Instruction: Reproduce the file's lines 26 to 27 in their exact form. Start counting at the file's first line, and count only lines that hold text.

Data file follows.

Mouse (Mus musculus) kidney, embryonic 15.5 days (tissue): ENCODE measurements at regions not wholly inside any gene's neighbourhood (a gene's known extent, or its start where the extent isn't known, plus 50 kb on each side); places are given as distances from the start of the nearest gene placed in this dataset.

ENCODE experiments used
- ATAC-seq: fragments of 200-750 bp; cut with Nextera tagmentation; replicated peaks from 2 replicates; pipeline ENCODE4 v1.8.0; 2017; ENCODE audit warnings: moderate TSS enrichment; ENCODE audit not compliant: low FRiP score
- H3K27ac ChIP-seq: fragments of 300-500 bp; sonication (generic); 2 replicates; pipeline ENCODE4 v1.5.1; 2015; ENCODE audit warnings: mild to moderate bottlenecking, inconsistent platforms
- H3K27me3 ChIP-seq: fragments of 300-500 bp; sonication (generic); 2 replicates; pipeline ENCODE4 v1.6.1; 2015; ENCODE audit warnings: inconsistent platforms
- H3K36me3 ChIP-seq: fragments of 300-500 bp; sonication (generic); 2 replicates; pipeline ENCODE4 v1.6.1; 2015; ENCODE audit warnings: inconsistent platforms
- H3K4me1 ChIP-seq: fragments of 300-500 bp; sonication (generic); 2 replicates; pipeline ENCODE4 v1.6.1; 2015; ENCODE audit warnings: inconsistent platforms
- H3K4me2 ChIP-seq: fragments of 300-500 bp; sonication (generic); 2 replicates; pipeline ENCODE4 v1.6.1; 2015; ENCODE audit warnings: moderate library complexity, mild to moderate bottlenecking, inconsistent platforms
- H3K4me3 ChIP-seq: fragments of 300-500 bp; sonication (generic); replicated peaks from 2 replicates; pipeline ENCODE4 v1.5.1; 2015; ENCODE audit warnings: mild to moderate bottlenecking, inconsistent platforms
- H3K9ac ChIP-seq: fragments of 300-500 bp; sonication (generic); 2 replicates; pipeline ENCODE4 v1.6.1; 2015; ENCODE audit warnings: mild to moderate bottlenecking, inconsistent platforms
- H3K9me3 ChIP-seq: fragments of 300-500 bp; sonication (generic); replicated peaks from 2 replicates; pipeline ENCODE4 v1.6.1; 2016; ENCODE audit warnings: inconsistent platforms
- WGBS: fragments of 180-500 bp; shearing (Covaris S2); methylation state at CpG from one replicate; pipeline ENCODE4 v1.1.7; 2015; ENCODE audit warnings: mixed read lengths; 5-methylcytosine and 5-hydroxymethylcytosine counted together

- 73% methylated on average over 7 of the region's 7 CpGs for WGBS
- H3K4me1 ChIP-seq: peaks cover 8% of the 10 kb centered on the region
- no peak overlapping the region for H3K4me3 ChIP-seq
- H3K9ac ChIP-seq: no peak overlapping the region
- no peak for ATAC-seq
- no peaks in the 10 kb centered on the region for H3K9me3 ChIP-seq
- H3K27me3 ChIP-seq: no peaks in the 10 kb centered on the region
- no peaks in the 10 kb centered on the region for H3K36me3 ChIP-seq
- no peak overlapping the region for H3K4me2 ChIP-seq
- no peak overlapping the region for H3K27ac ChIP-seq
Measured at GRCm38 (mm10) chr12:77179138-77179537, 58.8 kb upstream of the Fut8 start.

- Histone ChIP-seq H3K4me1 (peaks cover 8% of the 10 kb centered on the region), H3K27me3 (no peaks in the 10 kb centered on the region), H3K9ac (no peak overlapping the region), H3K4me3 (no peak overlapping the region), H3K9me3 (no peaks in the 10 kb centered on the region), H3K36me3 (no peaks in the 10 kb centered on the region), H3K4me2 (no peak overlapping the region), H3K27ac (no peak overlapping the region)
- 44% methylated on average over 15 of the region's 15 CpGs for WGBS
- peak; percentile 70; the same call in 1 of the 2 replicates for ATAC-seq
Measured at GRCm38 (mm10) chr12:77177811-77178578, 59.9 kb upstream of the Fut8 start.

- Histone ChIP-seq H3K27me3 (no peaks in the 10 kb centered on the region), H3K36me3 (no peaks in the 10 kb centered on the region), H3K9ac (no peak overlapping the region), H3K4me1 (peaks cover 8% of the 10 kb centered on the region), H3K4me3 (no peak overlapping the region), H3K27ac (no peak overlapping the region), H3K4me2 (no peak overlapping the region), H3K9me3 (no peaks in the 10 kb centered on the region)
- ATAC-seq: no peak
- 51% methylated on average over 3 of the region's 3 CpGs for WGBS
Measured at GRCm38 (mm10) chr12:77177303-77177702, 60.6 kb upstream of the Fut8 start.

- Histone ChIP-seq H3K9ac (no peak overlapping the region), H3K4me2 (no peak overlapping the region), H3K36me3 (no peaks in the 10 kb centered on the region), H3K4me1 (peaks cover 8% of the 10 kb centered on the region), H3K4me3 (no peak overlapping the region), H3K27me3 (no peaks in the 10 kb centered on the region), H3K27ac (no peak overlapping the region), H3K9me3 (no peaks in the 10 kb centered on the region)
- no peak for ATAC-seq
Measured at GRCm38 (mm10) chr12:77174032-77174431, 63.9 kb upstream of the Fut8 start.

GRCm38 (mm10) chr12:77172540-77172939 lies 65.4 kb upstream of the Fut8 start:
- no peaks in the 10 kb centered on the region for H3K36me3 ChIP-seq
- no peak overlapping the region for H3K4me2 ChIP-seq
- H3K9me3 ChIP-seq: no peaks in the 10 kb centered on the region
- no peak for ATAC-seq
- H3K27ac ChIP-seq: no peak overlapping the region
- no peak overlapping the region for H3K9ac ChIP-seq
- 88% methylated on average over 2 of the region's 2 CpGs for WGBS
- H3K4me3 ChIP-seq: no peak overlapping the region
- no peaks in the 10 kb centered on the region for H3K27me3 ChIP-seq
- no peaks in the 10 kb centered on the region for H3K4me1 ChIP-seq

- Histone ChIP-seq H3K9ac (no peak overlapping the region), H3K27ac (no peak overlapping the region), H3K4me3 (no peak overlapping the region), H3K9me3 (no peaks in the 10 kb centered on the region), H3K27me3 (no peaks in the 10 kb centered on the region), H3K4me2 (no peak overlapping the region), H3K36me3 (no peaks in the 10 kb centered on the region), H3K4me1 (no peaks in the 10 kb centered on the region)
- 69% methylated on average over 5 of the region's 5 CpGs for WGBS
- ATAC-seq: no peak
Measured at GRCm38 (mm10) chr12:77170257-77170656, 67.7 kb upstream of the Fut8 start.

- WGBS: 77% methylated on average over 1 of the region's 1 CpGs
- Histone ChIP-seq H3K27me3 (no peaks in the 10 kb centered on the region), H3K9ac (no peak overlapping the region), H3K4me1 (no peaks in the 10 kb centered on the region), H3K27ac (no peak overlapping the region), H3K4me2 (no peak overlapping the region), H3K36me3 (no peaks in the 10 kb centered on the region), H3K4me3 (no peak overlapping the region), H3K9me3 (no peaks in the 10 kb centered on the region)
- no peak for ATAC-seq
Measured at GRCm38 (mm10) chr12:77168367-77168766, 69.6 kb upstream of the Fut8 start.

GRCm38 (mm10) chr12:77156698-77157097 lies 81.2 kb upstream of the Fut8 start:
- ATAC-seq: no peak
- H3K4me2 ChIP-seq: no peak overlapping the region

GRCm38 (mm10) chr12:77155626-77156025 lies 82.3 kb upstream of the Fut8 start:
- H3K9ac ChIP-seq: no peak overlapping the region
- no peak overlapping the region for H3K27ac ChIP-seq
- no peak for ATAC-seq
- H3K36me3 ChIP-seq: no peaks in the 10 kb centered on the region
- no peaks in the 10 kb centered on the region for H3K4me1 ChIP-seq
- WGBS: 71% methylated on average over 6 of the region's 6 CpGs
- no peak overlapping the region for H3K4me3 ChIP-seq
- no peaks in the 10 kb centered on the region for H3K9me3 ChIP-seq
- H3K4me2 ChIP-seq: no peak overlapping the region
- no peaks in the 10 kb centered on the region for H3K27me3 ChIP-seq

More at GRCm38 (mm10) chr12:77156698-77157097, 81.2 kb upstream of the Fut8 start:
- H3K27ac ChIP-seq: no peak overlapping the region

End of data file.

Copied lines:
- peak; percentile 70; the same call in 1 of the 2 replicates for ATAC-seq
Measured at GRCm38 (mm10) chr12:77177811-77178578, 59.9 kb upstream of the Fut8 start.